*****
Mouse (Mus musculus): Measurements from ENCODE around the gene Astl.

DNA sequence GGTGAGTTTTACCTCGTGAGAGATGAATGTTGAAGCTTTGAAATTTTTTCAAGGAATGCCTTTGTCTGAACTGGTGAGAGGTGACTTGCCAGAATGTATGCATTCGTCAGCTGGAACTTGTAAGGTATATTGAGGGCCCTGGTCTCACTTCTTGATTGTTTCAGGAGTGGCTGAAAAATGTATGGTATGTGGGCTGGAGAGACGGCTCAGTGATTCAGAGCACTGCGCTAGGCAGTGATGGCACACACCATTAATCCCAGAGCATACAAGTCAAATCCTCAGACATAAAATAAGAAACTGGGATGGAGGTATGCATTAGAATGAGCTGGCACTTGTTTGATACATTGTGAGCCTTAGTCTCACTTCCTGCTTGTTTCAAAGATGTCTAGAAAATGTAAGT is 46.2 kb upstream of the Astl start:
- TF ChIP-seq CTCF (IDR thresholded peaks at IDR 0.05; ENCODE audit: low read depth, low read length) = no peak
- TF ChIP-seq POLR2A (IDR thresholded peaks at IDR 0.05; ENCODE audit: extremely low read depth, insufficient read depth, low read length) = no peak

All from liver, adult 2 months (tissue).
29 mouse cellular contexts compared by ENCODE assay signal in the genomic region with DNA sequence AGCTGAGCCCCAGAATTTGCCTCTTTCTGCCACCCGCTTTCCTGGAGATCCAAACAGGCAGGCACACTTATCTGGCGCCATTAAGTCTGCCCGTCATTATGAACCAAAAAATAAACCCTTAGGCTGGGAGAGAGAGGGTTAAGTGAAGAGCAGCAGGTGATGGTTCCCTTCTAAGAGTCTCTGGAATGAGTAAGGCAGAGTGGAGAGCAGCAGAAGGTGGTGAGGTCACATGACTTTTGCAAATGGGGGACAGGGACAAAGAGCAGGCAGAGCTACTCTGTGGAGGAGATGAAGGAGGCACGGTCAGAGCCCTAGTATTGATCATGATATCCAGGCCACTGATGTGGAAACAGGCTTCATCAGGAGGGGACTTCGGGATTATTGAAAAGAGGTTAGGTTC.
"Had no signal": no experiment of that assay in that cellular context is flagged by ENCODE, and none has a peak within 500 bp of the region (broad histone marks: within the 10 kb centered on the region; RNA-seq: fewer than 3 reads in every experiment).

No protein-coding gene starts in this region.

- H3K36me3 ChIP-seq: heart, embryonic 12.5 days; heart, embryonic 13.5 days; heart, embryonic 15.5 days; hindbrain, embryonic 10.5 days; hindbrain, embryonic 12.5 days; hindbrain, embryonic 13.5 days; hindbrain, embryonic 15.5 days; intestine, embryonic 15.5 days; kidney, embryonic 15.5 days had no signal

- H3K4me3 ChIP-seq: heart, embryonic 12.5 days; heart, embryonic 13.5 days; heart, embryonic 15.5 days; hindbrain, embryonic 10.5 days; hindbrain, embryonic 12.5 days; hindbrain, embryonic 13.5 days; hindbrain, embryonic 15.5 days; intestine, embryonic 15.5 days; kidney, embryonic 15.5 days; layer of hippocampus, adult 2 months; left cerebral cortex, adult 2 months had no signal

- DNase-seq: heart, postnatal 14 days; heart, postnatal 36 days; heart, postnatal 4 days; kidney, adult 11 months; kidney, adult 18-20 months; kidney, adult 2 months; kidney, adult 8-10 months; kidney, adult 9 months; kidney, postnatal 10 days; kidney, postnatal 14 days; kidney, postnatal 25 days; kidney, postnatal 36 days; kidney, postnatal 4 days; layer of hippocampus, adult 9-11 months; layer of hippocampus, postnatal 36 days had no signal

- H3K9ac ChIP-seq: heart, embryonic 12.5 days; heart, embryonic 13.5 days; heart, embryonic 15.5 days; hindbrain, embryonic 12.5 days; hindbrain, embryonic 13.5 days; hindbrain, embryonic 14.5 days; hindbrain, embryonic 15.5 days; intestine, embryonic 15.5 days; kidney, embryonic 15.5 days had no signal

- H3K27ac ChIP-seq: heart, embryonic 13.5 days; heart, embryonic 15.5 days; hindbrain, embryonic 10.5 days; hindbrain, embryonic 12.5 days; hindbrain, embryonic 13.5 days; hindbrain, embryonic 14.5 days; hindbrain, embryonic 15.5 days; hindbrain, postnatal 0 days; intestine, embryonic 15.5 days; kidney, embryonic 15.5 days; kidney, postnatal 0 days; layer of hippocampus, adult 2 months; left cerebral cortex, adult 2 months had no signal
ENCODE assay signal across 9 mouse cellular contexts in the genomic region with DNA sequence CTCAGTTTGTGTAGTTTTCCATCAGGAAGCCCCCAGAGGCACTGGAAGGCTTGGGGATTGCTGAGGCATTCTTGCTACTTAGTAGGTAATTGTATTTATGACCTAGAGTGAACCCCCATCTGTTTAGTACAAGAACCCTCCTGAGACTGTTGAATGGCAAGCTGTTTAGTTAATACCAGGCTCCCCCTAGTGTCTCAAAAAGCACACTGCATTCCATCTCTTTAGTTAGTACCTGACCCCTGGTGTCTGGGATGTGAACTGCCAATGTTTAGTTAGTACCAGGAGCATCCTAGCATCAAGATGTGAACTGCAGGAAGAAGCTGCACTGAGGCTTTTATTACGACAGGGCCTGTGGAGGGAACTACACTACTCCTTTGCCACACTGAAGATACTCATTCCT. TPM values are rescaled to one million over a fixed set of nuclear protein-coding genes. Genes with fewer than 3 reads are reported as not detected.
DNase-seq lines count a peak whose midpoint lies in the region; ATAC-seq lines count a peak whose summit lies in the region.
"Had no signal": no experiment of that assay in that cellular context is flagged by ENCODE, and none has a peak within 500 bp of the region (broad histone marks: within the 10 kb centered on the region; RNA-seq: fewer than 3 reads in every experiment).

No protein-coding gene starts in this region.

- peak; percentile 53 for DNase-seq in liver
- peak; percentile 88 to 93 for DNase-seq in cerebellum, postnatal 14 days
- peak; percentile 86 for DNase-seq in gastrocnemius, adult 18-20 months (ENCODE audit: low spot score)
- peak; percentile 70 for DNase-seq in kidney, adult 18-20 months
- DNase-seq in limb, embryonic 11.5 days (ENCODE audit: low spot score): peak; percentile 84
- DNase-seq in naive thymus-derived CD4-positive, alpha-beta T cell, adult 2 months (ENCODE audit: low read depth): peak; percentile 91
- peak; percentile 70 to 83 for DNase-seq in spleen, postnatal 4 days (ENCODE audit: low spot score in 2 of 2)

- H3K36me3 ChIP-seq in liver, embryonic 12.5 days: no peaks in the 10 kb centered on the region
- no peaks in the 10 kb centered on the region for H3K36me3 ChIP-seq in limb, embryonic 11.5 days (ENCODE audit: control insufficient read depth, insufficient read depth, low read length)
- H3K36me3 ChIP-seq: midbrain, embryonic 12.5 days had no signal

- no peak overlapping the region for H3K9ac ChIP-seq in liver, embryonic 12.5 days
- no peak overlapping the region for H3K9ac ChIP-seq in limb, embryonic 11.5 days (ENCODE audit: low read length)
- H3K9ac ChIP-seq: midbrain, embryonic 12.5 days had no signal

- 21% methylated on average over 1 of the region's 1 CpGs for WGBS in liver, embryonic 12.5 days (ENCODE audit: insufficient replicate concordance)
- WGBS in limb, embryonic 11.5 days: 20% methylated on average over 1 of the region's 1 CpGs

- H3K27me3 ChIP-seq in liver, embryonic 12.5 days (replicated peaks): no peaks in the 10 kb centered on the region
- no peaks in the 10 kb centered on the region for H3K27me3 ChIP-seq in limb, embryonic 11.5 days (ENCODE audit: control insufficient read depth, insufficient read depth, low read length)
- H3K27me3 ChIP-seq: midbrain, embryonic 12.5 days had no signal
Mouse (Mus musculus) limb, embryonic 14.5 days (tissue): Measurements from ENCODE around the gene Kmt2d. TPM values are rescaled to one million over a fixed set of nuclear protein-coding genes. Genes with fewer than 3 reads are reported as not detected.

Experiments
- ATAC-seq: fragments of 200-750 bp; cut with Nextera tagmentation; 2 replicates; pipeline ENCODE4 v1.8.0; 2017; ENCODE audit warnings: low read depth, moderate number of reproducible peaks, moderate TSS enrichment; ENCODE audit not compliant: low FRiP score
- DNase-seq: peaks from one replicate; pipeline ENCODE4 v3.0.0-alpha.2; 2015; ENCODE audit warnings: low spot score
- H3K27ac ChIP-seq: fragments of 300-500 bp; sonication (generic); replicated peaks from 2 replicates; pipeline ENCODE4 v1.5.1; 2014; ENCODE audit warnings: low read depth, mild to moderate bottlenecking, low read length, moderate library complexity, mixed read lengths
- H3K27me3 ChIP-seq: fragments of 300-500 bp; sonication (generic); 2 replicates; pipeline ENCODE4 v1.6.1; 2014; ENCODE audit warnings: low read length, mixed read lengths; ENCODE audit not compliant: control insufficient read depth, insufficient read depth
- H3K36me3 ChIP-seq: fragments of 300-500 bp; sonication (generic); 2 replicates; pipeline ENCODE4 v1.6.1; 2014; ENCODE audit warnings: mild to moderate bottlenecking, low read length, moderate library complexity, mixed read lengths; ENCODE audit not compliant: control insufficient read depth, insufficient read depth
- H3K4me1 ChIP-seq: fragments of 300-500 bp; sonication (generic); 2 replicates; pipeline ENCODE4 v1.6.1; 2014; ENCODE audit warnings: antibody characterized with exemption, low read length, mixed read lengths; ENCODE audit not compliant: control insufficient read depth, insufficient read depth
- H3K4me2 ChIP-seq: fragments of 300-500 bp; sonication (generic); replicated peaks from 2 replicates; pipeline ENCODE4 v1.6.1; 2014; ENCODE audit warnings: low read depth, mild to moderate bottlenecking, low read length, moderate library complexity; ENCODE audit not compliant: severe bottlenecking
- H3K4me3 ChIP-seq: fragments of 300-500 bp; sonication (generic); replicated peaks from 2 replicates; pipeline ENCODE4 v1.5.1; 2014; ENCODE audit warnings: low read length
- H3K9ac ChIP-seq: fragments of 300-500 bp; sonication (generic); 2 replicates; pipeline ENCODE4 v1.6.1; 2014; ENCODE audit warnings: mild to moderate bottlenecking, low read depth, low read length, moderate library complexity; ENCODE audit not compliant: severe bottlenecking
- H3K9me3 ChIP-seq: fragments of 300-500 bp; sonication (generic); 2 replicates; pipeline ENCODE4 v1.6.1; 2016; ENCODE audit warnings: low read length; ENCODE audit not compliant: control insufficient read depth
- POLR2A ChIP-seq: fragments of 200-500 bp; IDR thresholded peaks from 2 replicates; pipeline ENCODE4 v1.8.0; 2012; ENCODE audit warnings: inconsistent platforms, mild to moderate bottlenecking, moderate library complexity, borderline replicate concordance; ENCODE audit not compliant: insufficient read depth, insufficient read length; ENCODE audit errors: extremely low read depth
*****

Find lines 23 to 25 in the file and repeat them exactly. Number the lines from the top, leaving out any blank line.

- DNase-seq in naive thymus-derived CD4-positive, alpha-beta T cell, adult 2 months (ENCODE audit: low read depth): peak; percentile 91
- peak; percentile 70 to 83 for DNase-seq in spleen, postnatal 4 days (ENCODE audit: low spot score in 2 of 2)

- H3K36me3 ChIP-seq in liver, embryonic 12.5 days: no peaks in the 10 kb centered on the region